Cash Feenz killer Kemar Johnston doesn’t look like a double-murderer as he sits at the defense table in Courtroom 8A. He’s too boyish looking. Clad in his customary gray blazer and open-collar blue shirt, the 23-year-old Johnston could pass for a 16-year-old kid. His observance of the situation screams youth. He rarely looks at witnesses, preferring to watch his life unravel on a laptop computer televising the penalty phase of his trial.
“He is not a menacing person,’’ insists defense attorney David Brener. “That was one night in the life of Kemar Johnston.’’ Oh! What a night. It was his 20th birthday. Assistant State Attorney Bob Lee describes Oct. 6, 2006, in Cape Coral as the night when Johnston’s celebration of life turned into a celebration of death. It’s a night the Jamaican-born lad can’t get back — no matter how many times he replays the horrific circumstances. It’s a night that may cost Johnston his life. It’s a night you wonder if Johnston even remembers. A pal testified he’d never seen his friend so loaded. Swilled full of alcohol and popping mind-bending pills, the gun-and-knife toting Johnston directed the torture and death of Alexis Sosa, 18, and his nephew, Jeffrey Sosa, 14. Last month, Johnston lost Round 1 when he was convicted of the murders.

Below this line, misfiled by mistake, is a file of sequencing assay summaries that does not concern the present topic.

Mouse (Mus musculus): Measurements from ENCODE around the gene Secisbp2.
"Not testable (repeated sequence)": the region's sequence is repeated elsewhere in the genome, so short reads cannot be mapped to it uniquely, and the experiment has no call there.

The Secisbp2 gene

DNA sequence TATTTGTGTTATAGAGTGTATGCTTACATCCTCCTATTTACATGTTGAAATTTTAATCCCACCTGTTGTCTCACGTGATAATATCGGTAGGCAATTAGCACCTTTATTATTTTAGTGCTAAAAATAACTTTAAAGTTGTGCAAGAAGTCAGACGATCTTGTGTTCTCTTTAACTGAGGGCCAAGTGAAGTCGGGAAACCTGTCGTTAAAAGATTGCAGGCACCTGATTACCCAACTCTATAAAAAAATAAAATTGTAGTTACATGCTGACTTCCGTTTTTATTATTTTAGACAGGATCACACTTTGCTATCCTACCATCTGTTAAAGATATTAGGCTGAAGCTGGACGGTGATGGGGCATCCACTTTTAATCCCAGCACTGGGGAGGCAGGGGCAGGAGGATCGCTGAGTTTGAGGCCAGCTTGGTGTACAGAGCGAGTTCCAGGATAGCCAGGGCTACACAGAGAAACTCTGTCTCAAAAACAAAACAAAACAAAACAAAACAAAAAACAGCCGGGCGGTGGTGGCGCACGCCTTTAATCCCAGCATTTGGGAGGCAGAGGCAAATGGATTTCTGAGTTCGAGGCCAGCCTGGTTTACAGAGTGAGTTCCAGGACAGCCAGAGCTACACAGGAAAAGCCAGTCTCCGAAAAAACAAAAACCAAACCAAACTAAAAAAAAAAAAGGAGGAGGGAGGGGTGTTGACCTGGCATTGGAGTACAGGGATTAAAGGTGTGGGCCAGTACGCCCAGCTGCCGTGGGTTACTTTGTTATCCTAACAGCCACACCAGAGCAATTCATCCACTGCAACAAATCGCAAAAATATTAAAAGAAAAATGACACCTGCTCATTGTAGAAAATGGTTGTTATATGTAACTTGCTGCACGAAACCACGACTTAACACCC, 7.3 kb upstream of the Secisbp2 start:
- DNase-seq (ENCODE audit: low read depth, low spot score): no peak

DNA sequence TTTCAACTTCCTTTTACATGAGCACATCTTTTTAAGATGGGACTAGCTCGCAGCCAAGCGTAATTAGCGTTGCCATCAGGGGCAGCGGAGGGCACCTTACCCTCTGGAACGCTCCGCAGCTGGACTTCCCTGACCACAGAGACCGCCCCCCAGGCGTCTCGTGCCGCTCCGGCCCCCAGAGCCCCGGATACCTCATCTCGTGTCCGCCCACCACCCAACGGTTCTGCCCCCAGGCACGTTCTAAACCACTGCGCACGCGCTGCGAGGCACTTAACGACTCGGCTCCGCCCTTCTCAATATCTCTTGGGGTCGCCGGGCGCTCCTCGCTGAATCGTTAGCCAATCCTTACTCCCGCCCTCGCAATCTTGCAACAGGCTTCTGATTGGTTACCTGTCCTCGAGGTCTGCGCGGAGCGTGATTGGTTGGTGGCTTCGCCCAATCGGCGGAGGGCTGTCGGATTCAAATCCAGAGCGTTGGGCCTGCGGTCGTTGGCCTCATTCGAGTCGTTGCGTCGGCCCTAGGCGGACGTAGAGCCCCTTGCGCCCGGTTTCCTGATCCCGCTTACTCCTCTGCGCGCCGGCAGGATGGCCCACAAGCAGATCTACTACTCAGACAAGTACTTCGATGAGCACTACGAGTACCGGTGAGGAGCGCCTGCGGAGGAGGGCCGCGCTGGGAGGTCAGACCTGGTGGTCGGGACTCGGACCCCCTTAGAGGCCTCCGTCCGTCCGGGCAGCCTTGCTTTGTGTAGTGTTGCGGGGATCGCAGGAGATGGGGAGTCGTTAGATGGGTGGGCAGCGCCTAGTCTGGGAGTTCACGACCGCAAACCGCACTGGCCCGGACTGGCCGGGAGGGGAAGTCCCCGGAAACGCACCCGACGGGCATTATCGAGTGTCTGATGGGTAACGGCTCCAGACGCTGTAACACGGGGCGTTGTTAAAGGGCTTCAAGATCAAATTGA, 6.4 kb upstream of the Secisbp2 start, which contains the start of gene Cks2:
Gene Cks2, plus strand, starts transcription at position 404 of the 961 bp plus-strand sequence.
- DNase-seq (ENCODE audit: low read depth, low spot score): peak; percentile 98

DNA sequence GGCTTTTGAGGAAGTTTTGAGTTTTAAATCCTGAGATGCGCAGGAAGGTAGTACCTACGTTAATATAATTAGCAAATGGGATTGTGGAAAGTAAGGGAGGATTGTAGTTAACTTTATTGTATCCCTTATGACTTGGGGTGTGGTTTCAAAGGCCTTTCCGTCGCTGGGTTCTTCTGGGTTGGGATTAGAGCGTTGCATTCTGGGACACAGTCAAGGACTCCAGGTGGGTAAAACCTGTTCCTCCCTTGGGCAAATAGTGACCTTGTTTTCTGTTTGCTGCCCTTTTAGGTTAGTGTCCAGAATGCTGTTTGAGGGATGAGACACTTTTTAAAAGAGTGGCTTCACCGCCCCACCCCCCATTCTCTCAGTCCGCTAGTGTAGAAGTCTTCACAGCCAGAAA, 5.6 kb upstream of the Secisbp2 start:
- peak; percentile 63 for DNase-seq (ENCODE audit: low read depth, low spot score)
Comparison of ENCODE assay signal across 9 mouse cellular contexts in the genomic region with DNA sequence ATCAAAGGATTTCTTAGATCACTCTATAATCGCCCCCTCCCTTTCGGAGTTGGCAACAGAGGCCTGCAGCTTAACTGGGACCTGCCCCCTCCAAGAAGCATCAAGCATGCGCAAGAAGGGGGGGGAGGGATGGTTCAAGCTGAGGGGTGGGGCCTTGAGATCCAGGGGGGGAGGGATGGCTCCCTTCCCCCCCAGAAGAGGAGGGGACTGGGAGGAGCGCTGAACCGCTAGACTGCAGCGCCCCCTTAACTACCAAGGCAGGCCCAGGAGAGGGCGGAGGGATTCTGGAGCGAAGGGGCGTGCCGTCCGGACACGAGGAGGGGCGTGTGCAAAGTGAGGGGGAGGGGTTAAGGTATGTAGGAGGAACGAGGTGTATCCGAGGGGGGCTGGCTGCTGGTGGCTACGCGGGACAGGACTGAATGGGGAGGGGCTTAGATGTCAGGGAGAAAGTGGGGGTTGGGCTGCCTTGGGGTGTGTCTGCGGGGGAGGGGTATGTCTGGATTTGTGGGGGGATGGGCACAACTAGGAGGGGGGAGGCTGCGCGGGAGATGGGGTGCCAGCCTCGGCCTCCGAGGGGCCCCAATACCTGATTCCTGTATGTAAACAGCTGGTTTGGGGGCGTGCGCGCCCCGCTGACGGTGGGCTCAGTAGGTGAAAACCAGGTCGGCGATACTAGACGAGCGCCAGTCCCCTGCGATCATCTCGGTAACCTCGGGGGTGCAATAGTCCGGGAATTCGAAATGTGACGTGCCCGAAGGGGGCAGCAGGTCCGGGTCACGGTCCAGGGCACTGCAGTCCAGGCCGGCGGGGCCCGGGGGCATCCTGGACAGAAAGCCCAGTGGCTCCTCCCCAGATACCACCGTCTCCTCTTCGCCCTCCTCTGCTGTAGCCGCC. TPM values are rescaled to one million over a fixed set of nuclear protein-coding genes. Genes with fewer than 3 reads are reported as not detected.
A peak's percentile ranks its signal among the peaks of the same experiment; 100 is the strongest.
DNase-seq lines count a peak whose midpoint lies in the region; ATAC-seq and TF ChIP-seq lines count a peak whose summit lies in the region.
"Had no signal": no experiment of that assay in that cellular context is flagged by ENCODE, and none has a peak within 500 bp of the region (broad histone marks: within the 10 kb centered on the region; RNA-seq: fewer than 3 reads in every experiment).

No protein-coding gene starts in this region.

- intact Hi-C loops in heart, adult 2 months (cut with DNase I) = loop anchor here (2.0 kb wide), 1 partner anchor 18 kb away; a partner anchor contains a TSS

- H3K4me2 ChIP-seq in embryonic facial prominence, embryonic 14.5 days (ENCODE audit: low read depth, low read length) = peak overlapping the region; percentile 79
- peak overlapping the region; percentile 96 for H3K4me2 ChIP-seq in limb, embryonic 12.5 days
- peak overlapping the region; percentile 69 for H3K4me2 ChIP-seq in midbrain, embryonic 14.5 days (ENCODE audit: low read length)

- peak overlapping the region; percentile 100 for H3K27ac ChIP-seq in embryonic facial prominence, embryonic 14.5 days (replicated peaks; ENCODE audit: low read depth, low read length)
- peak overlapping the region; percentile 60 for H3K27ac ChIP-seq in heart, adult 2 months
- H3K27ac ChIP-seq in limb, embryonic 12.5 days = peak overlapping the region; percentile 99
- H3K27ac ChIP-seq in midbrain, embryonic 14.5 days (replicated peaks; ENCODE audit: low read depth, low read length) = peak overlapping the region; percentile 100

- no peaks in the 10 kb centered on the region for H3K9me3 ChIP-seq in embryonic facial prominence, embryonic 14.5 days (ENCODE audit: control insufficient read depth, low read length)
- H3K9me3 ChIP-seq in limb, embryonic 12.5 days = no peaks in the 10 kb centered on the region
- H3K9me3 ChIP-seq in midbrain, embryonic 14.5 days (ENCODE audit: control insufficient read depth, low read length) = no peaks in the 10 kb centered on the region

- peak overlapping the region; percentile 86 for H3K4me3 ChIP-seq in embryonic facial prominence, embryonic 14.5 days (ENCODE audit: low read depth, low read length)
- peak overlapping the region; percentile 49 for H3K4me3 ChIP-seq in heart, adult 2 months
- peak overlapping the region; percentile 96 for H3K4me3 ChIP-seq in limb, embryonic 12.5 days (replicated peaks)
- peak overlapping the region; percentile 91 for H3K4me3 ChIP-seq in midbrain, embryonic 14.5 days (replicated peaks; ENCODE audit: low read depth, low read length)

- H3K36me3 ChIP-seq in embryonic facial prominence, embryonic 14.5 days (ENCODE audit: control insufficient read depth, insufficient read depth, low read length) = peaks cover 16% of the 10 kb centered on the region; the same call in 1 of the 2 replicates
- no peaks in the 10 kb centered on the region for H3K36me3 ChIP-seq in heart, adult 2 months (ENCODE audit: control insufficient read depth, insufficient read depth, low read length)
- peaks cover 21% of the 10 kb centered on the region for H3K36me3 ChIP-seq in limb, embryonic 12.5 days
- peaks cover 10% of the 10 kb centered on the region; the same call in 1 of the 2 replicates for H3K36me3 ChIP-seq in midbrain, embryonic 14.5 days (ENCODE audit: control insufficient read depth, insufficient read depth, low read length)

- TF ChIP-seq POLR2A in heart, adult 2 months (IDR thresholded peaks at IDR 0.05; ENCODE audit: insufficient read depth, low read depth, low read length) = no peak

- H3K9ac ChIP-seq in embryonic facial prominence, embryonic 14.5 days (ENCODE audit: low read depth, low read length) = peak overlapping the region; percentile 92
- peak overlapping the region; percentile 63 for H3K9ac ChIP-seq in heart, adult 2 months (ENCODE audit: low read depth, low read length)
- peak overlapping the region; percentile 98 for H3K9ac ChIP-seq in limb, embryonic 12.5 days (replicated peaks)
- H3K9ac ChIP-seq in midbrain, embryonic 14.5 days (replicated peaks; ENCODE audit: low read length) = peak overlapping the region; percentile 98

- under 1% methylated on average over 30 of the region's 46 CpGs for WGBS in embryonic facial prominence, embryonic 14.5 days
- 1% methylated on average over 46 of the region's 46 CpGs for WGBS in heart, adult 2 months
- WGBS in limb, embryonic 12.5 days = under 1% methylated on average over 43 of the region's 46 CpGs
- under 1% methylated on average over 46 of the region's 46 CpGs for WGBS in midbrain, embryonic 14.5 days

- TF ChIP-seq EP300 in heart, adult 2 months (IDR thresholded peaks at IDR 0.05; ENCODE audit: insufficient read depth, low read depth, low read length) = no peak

Today, jurors will hear closing arguments.
The past two days, defense attorneys paraded psychologists after psychiatrists after family members to the witness stand, looking to strike a sympathetic cord with jurors. Although Lee Circuit Judge Thomas Reese makes the call on life or death, he must give great weight to a jury’s recommendation — an advisory that may come today. Brener, lead lawyer, says the three psychologists painted a true picture of the mentally challenged Johnston. “My hope is that the jury doesn’t see this as some fanciful thing the defense made up, but Kemar has a lifelong brain damage,’’ Brener says. The debate over Johnston’s mental capabilities may determine life or death. Clinical psychologist Hyman Eisenstein diagnosed Johnston with frontal lobe damage, which inhibits him from making rational decisions and understanding the consequences of actions. That says it all, doc.
Johnston, who doctors say has an educational level of a 12-year-old, incurred a head injury after falling off a wall at 6. Brener faults the Lee County School District for not testing Johnston when he moved to Fort Myers as a 9-year-old and promoting him without merit. “If he’d been tested, he would have been in special education,’’ he says. Prosecutor Lee, who says tests put Johnston’s IQ at 82, asked neuroscience professor Rubin Gur on Thursday if a head injury could have happened after Johnston’s arrest in 2006. “You can’t rule that out,’’ Gur told the jury. But Brener discounted that possibility.
“The state is trying to limit the effect of the PET scan by suggesting the brain damage could have occurred after the crime was committed,’’ he says. “It’s not going to work. These are clearly developmental issues.’’ Despite Johnston’s abnormalities — which the Positron Emission Tomography revealed —Brener says his client knows what is at stake.“Kemar wants to live,’’ Brener says. “He wants to live — as any of us would.’’ Just like the Sosas he executed.